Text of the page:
Crafting an Enterprise Strategy for Your Family Business

Ensuring the resilience and longevity of a family-owned enterprise requires a strategy that’s focused on growing joint family wealth, often through a diversified portfolio of jointly-held assets. But a strategy of broad diversification is difficult to execute, so it should not be undertaken by families without the appropriate structure and processes. First and foremost, successful multi-generational families need to create a long-term vision of the boundaries of the enterprise. Once the decision to diversify is identified, families who are successful realize the need to dedicate significant resources to identify, evaluate, and prioritize opportunities to expand enterprise borders. Finally, families who are successful must be willing to rebalance their portfolios, selling off underperforming assets or assets that are at the peak of their value and allocating capital only to areas that have a strong long-term outlook. Families with a successful enterprise diversification strategy achieve this outcome by clearly articulating their strategy and developing structures and processes that allow for effective oversight of the diverse enterprise.

Even the most harmonious, well-run family businesses face serious challenges when it comes to developing a strategy that will endure for generations. One of the biggest of these challenges is protecting and growing family-owned assets for future generations. To do that successfully, the owners of family businesses, like any investor, need a diversification strategy.

Ensuring the resilience and longevity of a family-owned enterprise requires a focus at the enterprise level, rather than the business level. I use the term “enterprise” rather than “business” here purposefully, to represent the overall assets of the family (e.g., real estate, passive investments, minority investments), rather than a single operating company. Creating an enterprise strategy requires a focus on growing the overall wealth of the family, rather than on growing a specific business. This focus often leads to a strategy that some research would suggest is ineffective — unrelated diversification, that is, investment in seemingly unrelated businesses.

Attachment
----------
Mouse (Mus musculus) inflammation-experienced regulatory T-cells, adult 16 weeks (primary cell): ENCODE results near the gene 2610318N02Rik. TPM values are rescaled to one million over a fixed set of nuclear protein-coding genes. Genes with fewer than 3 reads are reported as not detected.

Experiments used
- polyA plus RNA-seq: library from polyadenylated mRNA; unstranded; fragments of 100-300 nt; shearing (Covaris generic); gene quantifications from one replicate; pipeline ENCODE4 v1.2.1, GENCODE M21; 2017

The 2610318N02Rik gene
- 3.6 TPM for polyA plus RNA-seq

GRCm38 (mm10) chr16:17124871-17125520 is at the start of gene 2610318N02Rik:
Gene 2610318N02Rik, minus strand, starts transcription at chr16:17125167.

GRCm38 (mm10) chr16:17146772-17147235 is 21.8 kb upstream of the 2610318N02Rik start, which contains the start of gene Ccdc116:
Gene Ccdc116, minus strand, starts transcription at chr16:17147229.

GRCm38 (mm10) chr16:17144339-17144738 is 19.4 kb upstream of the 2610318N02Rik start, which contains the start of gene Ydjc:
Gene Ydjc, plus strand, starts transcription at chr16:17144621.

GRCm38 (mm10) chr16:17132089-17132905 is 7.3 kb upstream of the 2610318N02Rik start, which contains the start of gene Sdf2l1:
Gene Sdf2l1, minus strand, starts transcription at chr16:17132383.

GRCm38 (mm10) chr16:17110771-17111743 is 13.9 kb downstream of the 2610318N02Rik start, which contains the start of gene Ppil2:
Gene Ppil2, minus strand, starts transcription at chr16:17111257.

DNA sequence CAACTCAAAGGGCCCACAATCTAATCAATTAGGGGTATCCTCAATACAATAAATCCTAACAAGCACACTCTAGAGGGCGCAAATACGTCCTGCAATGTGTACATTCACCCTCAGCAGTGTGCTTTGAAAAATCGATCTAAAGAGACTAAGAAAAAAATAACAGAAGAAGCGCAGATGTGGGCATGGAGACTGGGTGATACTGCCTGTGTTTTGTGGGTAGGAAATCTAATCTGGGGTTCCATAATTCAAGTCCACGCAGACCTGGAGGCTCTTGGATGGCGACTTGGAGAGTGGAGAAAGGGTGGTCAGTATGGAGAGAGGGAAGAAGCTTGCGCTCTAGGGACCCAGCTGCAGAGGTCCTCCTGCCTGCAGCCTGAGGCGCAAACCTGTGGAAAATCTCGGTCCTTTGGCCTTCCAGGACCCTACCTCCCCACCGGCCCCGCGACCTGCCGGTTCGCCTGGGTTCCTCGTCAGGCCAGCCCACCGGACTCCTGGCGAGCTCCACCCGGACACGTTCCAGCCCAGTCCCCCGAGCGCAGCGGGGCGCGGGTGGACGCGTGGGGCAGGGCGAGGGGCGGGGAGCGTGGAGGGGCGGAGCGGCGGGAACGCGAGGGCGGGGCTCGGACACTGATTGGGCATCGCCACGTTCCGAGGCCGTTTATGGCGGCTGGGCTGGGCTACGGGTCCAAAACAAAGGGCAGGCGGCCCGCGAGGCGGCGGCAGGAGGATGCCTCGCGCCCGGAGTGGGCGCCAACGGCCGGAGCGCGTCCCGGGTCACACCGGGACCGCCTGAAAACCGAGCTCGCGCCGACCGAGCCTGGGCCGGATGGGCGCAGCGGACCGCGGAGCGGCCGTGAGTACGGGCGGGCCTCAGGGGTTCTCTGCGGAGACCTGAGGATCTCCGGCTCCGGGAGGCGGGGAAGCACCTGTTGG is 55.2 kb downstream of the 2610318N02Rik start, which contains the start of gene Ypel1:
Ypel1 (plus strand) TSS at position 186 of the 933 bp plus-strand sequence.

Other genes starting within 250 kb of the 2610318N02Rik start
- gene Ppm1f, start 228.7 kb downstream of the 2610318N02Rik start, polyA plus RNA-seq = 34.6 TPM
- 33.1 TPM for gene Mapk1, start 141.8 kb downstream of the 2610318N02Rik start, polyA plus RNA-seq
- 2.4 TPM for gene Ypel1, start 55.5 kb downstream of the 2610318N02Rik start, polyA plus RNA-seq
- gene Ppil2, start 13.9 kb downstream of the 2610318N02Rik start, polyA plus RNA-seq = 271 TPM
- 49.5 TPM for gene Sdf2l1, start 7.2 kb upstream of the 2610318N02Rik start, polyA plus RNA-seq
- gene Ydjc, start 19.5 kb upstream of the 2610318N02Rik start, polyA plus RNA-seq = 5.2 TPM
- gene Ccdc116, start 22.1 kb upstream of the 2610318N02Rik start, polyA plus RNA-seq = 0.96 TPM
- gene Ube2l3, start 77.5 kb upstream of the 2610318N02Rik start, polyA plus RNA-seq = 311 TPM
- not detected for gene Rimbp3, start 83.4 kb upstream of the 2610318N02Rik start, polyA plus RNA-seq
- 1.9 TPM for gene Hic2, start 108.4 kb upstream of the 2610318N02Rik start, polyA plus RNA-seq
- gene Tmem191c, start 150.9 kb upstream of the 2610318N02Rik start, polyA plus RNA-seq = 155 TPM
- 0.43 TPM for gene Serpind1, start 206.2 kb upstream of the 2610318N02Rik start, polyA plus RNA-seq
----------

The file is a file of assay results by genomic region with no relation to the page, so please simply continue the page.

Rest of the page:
In the context of corporate strategy research, conglomerates have often been dismissed as underperformers, when compared to focused companies. According to a McKinsey study, median total returns to shareholders were 7.5% for conglomerates and 11.8% for focused companies. The authors of the McKinsey article state, “the argument that diversification benefits shareholders by reducing volatility was never compelling,” with the rationale being that individual investors can diversify their investments on their own.

Yet, family businesses often favor investing together, rather than having individual family members diversify their own investments. The rationale may be financial (e.g., tax advantages or economies of scale from pooling investments) or non-financial (e.g., the ability to pursue common purpose and values, or the desire to stick together as a family). Beyond a desire to stick together, it may be difficult for owners to invest individually, due to ownership structures such as trusts or shareholder agreements that constrain the ability for individual owners to exit jointlyheld investments. For these reasons, one of the hallmarks of family ownership is a focus on longevity of the enterprise and stability of returns, as well as softer goals like supporting community, employees, customers, and stakeholders.

Figuring out how to stay in business for generations requires a strategy that’s focused on growing joint family wealth, often through a diversified portfolio of jointly held assets. A diversified portfolio can weather the ups and downs of factors outside the owners’ control.

Research has suggested that the relationship between diversification and performance follows an inverted U-shaped curve, meaning that a limited amount of related diversification increases performance, but once diversification becomes too significant, performance declines. This research suggests that diversifying close to what you know makes sense, but getting too far afield from a core operation will decrease performance.

These studies support the strategy that family enterprises have consistently espoused: diversification at the enterprise level works. That said, a strategy of broad diversification is difficult to execute. So, it should not be undertaken by families without the appropriate structure and processes.

Once the decision to diversify is identified, families who are successful realize the need to dedicate significant resources to identify, evaluate, and prioritize opportunities to expand enterprise borders. In the case of CPCC, this meant hiring a team of seasoned investment professionals. This function could also be outsourced or could be built in partnership with other investing families.

Finally, families who are successful must be willing to rebalance their portfolios, selling off underperforming assets or assets that are at the peak of their value and allocating capital only to areas that have a strong long-term outlook.